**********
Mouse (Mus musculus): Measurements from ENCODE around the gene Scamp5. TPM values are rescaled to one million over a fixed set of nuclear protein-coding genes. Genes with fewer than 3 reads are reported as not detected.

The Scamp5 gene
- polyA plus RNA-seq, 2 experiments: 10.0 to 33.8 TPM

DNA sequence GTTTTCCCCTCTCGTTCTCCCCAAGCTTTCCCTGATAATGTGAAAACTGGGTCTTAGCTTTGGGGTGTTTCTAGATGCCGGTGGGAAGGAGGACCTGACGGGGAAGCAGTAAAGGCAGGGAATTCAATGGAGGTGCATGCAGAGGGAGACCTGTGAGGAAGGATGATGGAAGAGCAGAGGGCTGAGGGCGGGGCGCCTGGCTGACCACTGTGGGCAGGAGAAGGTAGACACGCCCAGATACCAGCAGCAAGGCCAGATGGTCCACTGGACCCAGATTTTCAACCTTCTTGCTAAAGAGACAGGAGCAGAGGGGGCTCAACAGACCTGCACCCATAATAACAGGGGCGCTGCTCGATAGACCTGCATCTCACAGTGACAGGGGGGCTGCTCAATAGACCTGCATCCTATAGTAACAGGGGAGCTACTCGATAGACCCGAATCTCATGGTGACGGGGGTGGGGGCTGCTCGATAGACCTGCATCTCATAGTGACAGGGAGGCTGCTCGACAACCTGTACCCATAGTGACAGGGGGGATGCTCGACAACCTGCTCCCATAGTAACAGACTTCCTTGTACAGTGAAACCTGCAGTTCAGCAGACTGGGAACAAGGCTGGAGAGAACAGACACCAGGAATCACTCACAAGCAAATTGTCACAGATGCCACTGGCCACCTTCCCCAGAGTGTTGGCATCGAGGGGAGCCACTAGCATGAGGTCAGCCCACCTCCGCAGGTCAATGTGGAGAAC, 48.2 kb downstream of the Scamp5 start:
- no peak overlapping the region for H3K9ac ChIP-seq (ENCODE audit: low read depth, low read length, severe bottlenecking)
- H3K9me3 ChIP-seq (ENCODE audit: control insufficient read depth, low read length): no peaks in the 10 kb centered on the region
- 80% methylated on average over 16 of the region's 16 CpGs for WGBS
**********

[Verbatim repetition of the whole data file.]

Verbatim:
Mouse (Mus musculus): Measurements from ENCODE around the gene Scamp5. TPM values are rescaled to one million over a fixed set of nuclear protein-coding genes. Genes with fewer than 3 reads are reported as not detected.

The Scamp5 gene
- polyA plus RNA-seq, 2 experiments: 10.0 to 33.8 TPM

DNA sequence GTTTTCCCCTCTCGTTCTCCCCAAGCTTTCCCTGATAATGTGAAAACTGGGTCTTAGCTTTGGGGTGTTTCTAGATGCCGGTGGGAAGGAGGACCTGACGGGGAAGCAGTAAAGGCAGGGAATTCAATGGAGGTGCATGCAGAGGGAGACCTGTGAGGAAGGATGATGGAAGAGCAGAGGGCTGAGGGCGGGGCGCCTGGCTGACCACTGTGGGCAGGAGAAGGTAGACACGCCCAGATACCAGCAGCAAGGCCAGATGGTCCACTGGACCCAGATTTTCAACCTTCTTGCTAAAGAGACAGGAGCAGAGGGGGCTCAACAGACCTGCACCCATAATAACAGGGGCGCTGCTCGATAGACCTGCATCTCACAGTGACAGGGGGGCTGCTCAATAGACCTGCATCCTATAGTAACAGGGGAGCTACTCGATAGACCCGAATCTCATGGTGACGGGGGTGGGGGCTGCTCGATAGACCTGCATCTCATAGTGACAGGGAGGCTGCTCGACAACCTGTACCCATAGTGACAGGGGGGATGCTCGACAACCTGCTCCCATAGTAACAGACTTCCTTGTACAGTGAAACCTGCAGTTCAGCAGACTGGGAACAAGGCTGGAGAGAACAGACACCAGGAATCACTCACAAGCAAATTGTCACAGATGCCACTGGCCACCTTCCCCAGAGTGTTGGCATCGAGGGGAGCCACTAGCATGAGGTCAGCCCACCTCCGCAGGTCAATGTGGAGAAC, 48.2 kb downstream of the Scamp5 start:
- no peak overlapping the region for H3K9ac ChIP-seq (ENCODE audit: low read depth, low read length, severe bottlenecking)
- H3K9me3 ChIP-seq (ENCODE audit: control insufficient read depth, low read length): no peaks in the 10 kb centered on the region
- 80% methylated on average over 16 of the region's 16 CpGs for WGBS